Posts from the ‘Bird Painting’ Category

*The Future of Das Hamonhaus, In the Near Term

The Hamonhaus Artmeisters

I’ll be going out there (my garage/shop) shortly and turn up the base-board heater to get things cozy. I’ll putter around moving my “stuff”; since it was mostly just unloaded from our Nissan when we arrived home from Sauder Village Sunday night.  I’d like to plow right into carving on my pair of Green Herons which are both coming along nicely. However; I first need to “jump” on several bird-carving-repairs which I’ve agreed to do for perfect strangers in need. I don’t know how my name got out there (to several states) but, I certainly don’t have plans to do any more repairs (unless, I’m the carver who sold them).

We  plan to continue doing our five wood-carving shows per year; as well as our exclusive seasonal weekly “Carve-Ins” with the “Hamonhaus Carvers” . I said “with”, because, now I’m just one of the flock. If I don’t have carvers around me, everyone will wonder who I’m talking to!  The main difference  I’m really heavily counting on, is that I will  focus on my own carvings much more; and, not on my responsibilities to the students. Hopefully, this will have the desired affect of improving the out-come and quality of my own carvings!  I am no longer a member of any Carving Guild or Club; with the exception of the National Association of Woodcarvers (Chip-Chats), for the same reasons I am retiring from teaching. Distractions!  I fully expect to continue this blog inperpetuity.

I’m definitely available with-out a fee to any Hamonhaus Carver who has any current or previous carving-class project, as yet unfinished. June will be open (at previous rates) to assist or to teach the painting on these existing projects. She can not undertake teaching new projects unless the terms are increased to a reasonable amount for her time. This is how we are spelling-out our “retirement”. The Wood Duck project several of us are sneaking up on is a “Carve-In” project and has no fees; just individual material costs . Hopefully, we’ll be successful and possibly undertake future projects, as well.

I plan to attend Bob Guge’s Bird Carving Workshop for the three days prior to the Sauder Village Woodcarving Show in October of next year . I’m excited about that. This time of transition feels good to both June and me. We’re getting our Saturdays back for one thing. I’ve carved most every day for several weeks, indicating to me that my new motivation might just be “kicking” in.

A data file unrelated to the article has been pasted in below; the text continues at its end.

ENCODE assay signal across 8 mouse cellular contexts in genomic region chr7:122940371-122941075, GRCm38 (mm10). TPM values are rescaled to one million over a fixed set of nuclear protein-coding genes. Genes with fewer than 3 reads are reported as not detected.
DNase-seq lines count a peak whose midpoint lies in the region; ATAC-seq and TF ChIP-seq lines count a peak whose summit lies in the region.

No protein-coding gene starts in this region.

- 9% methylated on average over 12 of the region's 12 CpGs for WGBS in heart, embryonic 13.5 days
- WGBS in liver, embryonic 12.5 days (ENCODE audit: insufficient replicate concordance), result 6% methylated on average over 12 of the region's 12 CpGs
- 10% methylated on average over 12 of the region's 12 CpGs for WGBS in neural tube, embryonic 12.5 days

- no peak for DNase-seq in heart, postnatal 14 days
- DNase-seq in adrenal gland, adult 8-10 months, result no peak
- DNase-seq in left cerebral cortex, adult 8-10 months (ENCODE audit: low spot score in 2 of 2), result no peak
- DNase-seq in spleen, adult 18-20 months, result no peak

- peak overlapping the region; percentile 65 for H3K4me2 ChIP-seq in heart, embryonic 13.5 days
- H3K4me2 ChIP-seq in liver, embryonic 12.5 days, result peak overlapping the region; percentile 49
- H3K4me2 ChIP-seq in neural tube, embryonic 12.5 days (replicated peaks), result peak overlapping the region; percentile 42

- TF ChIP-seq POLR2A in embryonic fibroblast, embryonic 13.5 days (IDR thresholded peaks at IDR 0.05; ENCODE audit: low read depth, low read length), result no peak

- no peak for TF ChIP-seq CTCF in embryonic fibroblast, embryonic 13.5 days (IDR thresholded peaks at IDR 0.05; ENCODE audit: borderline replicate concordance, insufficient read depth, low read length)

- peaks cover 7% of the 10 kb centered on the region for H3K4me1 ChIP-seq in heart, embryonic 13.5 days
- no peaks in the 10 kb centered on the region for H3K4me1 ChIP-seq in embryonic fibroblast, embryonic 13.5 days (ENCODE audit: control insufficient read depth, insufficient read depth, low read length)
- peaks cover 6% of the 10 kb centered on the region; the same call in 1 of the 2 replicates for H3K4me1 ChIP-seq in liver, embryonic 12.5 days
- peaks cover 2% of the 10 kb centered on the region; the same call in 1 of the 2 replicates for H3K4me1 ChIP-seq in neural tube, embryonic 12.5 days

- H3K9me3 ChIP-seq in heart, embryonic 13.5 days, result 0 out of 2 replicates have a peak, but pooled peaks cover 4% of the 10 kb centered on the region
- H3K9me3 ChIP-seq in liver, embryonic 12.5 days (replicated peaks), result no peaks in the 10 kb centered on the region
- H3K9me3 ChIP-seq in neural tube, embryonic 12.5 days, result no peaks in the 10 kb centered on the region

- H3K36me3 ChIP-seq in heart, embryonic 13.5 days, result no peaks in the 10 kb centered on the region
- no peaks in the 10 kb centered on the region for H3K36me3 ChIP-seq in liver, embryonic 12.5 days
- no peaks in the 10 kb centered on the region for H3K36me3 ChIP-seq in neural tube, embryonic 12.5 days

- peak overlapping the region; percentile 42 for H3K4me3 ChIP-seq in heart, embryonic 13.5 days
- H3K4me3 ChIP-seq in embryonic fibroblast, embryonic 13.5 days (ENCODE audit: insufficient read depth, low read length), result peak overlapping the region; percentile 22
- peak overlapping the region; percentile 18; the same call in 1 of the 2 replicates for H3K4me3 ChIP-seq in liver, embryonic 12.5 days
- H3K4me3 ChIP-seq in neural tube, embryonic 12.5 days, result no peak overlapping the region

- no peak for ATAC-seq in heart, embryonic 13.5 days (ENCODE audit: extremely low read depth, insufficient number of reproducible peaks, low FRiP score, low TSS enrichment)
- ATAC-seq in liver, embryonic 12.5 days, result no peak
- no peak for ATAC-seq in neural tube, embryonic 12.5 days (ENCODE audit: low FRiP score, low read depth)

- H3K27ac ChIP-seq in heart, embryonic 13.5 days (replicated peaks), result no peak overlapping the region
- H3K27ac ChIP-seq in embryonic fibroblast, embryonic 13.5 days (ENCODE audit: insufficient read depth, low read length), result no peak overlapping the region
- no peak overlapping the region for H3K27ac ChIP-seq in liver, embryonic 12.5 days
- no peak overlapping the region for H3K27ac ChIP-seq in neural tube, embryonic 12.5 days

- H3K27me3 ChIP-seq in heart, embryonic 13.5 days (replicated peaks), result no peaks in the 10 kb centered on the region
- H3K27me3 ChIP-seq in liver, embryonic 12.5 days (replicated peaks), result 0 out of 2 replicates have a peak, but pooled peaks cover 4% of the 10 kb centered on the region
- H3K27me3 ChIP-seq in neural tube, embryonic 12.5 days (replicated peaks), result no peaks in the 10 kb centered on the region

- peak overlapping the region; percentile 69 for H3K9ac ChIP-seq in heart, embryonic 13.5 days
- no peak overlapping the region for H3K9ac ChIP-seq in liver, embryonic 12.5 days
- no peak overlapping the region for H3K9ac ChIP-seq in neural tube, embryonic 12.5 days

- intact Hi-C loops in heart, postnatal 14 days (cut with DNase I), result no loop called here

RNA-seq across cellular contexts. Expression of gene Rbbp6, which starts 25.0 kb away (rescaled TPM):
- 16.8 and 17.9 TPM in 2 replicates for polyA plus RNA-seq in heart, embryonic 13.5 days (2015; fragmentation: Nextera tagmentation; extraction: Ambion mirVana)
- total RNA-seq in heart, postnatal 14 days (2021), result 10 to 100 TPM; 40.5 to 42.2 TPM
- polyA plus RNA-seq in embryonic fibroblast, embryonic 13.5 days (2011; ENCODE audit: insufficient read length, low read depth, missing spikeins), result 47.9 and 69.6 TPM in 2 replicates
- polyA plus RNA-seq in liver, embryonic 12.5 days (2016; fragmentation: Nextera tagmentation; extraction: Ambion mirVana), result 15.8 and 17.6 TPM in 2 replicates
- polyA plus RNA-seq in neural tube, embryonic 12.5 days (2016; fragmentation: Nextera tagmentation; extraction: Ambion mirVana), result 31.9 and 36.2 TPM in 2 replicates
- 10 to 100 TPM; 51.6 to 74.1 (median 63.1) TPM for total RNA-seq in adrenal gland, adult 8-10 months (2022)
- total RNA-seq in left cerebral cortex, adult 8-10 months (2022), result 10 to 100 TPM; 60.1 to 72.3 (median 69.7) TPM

There; I hope we’re all on the same page. As I always like to say and think, “we’re all in this together“!

Happy birding and carving,   Bill

Bald Eagle #3

Bald Eagle #3


*Time to Get Busy

June Prepping for her Demo in Middletown

June will be presenting her Seminar/Demo at theMVWC  Middletown, OH Woodcarving Show tomorrow. I will be one of three Judges who will Judge the Carving Competition today.  The Show is at the Christ Methodist Church just off Grand Ave. which is off of S.R.122.  We saw many of our Carving Friends at last night’s “Exhibit Set-Up”.  Come and see us today or tomorrow. Our old friend Johnny Wilkens and Gertrude will be there with his bird-carvings. He has a beautiful American Kestrel that he has just finished. We saw the “Woodbee Carver”, Don Mertz last night and our friends Don and Jan Ward. Seeing our friends is the real “Gold” we’re there to mine. It always sparkles.  Next Saturday will commence our Spring Class which is the Bluejay. The first class I ever taught was the Bluejay in 1988. Johnny Wilkens and Bernie Bice convinced me to try teaching.  That happened to be my first year as a wood-carver. How time flys when you’re having fun. On that note, next month will be our 50th Wedding Anniversary. She’s a winner.

Happy birding and Carving,  Bill

Bald Eagle #3

Bald Eagle #3

*Meet Marilyn Gulker

Marilyn Gulker, Mr. G.B.H & Bill

Marilyn Gulker, Mr. G.B.H & Bill

Marilyn Gulker& June painting the Great Blue Heron
Marilyn Gulker& June painting the Great Blue Heron


Marilyn Gulker & June


 Some time ago at a Woodcarving Show, Marilyn Gulker saw our exhibit and picked-up one of our cards. Her husband Bill was also a woodcarver who  passed away a few years ago.  Bill was very acomplished as a carver and was just geting into “Power” carving and even “Airbrush” painting. He liked to carve many things which included birds. He left Marilyn with his collections of tools, basswood, woodcarving magazines and a host of finished & unfinished woodcarvings. She brought a few of each of the woodcarvings with her on her visit to das Hamonhaus yesterday. I was gifted  by her with a basswood-blank for a “Bass:”! That’s a “FISH” you know. I guess stranger things have happened to me which altered my wood-carving in diferent ways. “IF”,I ever carve that fish!  Please, someone, let me know what the “Best”  book is on the subject and any other helpful fish-carving tips. The other “Bird Carver’s” would make fun of me, etc. Remember what happened to Master Bird Carver Buell Burns when the same thing befell him! He became Master Fish Carver Buel Burns.Great Blue Heron (l/s) by: Bill & Marilyn Gulker